Jacksonville DUI Arrest Records and Statistics

Nearly 1/2 of drivers killed in crashes that test positive for drugs also test positive for alcohol

Johnston, L. D., O’Malley, P. M., Bachman, J. G., & Schulenberg, J. E. (2011). Monitoring the Future national survey results on drug use, 1975-2011. Volume I: Secondary school students (NIH Publication No. 10-7584). Bethesda, MD: National Institute on Drug Abuse, 734 pp

In 2010, 10,228 people died in drunk driving crashes. That is one every 52 minutes. In addition 345,000 were injured in crashes caused by DUI.

National Highway Traffic Safety Administration FARS data, 2011.

Over 1.4 million were arrested in 2010 for driving under the influence of alcohol or drugs.

Federal Bureau of Investigation, “Crime in the United States: 2010”

The percentages of drivers involved in fatal crashes with a BAC level of over .08 in 2010 were 28% for motorcycles, 23 percent for cars, and 22 percent for trucks. The percentage of drivers with BAC levels of .08 or higher in fatal crashes was the lowest for large trucks (2%).

National Highway Traffic Safety Administration. “Traffic Safety Facts 2010: Alcohol Impaired Driving” Washington DC, 2011.

About 1/3 of drivers arrested or convicted of driving under the influence of alcohol are repeat offenders.

Fell, Jim. “Repeat DWI Offenders in the United States.” Washington, DC: National Highway Traffic Safety Administration Traffic Tech No. 85, February 1995.

Among those 12 or older, males are more likely than females (15.1 vs. 7.9 percent) to drive under the influence of alcohol.

Substance Abuse and Mental Health Services Administration “Results from the 2010 National Survey on Drug Use and Health: Summary of National Findings.” September 2011.

The DUI arrest rate is highest among persons aged 21 to 25 (23.4 percent). An estimated 5.8 percent of 16 and 17 year olds and 15.1 percent of 18 to 20 year olds reported driving under the influence of alcohol in the past year. After the age of 25, DUI rates showed declines with age.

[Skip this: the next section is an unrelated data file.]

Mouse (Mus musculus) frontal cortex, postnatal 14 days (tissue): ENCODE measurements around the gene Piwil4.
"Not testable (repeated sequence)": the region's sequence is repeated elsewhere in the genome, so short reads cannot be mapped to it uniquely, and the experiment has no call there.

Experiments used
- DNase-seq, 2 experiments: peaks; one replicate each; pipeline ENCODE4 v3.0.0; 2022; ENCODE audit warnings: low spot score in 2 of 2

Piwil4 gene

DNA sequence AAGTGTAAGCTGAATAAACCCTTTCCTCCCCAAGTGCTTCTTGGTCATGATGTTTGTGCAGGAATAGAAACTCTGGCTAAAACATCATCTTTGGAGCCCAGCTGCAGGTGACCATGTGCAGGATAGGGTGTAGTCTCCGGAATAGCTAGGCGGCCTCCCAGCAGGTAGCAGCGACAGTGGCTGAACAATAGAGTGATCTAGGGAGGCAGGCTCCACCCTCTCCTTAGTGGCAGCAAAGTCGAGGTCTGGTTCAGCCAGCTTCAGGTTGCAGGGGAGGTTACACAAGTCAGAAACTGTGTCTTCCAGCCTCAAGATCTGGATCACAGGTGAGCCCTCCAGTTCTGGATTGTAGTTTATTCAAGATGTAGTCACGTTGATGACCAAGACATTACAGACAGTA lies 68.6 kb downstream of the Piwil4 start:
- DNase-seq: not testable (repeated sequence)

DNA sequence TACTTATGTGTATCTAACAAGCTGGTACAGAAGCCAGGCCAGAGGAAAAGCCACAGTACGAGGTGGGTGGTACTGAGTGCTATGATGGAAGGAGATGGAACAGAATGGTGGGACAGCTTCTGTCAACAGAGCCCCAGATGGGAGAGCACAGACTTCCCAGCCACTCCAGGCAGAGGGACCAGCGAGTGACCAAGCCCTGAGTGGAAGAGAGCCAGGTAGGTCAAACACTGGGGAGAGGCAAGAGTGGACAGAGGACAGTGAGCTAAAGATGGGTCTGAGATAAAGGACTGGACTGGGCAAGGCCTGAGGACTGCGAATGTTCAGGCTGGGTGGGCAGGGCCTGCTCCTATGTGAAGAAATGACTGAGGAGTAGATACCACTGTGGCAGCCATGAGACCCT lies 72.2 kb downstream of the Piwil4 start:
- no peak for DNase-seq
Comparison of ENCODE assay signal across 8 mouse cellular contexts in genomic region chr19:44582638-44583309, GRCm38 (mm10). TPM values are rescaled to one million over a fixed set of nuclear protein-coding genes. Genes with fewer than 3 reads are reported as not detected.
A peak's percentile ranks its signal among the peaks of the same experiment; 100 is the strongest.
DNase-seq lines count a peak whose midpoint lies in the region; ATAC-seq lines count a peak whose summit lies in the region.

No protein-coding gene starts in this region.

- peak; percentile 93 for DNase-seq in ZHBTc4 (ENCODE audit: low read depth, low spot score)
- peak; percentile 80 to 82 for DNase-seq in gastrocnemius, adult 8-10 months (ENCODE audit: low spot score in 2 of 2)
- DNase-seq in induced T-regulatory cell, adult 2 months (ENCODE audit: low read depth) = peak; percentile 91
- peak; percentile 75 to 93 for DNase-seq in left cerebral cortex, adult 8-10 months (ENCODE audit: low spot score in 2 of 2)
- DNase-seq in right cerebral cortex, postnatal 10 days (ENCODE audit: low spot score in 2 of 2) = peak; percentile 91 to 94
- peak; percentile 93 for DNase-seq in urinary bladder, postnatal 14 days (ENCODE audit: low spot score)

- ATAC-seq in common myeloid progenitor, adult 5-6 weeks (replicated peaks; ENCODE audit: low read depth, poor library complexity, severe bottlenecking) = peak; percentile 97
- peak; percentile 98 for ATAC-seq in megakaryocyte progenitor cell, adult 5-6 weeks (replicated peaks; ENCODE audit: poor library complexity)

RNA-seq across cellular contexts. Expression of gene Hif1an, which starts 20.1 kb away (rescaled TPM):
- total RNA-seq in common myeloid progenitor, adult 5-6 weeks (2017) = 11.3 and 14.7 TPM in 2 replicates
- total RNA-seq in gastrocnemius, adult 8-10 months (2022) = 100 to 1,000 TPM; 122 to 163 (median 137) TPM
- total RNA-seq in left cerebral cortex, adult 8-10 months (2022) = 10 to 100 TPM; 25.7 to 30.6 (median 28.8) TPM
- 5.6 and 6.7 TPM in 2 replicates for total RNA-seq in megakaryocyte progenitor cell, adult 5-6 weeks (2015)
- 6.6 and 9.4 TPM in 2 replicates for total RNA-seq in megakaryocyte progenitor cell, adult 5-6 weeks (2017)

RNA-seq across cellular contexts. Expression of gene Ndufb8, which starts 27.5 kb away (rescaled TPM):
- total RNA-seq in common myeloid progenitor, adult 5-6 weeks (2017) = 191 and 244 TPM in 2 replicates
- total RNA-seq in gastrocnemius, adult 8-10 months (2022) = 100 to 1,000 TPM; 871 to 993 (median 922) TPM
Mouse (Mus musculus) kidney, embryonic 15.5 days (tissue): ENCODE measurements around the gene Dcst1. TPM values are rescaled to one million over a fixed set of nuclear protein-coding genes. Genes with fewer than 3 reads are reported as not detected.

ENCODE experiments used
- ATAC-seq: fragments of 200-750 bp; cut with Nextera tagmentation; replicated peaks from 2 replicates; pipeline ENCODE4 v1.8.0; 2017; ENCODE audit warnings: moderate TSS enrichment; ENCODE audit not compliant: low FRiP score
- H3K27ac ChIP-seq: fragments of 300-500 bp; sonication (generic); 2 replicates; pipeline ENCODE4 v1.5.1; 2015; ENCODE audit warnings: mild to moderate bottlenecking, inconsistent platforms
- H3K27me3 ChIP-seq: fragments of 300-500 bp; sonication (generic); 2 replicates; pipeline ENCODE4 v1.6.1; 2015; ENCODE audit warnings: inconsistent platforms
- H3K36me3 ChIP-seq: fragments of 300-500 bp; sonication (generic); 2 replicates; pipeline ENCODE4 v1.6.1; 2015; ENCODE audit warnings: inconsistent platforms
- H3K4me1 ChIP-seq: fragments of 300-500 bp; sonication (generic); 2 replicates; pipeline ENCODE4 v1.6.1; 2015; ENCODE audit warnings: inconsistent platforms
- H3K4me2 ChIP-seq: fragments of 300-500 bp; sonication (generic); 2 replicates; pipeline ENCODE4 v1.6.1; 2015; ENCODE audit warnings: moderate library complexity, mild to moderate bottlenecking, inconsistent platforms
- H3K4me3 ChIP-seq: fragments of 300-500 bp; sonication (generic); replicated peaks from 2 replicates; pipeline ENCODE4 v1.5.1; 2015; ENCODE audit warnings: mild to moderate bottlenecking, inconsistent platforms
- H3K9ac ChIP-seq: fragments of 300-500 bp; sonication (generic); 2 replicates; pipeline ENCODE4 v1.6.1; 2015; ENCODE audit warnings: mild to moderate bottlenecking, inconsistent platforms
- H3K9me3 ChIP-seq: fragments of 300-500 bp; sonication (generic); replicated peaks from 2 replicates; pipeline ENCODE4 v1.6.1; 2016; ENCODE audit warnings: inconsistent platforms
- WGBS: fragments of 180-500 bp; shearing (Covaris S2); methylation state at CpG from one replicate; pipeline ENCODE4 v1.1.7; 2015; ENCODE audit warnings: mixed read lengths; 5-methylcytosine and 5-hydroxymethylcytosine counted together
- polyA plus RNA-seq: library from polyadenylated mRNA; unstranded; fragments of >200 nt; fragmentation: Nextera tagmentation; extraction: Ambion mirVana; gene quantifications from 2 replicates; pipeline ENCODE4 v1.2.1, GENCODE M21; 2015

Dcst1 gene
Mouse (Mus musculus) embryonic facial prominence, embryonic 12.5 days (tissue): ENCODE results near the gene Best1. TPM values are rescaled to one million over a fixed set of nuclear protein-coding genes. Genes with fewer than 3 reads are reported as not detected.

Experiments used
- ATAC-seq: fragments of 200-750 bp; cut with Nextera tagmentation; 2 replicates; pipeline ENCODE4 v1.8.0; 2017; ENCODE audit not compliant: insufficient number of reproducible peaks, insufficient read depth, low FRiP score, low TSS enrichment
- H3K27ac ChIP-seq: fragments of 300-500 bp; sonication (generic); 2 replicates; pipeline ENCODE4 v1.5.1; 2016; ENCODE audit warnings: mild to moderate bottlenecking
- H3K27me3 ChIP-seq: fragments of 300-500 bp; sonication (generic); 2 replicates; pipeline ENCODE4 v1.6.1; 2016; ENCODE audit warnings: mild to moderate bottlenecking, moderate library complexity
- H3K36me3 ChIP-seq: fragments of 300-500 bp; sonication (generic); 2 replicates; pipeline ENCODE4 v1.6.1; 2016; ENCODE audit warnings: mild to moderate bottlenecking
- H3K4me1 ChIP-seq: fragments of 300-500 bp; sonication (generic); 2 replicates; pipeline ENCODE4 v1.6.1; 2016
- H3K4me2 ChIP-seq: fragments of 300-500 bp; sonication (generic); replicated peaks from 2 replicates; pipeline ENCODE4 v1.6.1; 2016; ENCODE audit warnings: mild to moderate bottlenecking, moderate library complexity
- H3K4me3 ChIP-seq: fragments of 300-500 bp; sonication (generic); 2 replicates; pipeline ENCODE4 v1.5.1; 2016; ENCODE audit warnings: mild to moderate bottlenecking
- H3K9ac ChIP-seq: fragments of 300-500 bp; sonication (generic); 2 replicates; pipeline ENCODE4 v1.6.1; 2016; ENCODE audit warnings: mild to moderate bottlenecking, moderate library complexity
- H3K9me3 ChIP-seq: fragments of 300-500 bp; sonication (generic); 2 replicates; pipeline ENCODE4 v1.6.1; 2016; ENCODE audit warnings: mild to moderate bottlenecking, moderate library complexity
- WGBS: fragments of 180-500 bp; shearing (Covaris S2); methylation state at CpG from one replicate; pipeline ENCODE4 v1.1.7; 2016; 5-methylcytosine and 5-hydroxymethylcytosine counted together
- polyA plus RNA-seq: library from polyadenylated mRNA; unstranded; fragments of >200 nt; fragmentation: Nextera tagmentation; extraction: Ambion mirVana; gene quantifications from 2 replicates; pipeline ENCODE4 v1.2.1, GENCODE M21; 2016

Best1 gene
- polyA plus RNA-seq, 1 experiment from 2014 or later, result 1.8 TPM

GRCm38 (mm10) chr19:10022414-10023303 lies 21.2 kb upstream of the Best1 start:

Substance Abuse and Mental Health Services Administration. “Results from the 2010 National Survey on Drug Use and Health: Summary of National Findings.” September 2011.

For fatal crashes involving alcohol in 2010, the highest percentage of DWI drivers was ages 21 to 24 (34%), then ages 25 to 34 (30%) and 35 to 44 (25%).

National Highway Traffic Safety Administration. “Traffic Safety Facts 2010: Alcohol Impaired Driving” Washington DC, 2011.

In 2010, 211 children were killed in drunk driving crashes. Out of those 211 deaths, 131 (62%) were riding with the drunk driver.

National Highway Traffic Safety Administration. “Traffic Safety Facts 2010: Alcohol Impaired Driving” Washington DC, 2011.

In 2010, 16% of all drivers involved in fatal crashes during the week were drunk driving crashes, compared to 31% on weekends.

National Highway Traffic Safety Administration. “Traffic Safety Facts 2010: Alcohol Impaired Driving” Washington DC, 2011.

The rate of alcohol impairment among drivers involved in fatal crashes in 2010 was four times higher at night than during the day (37% versus 9%).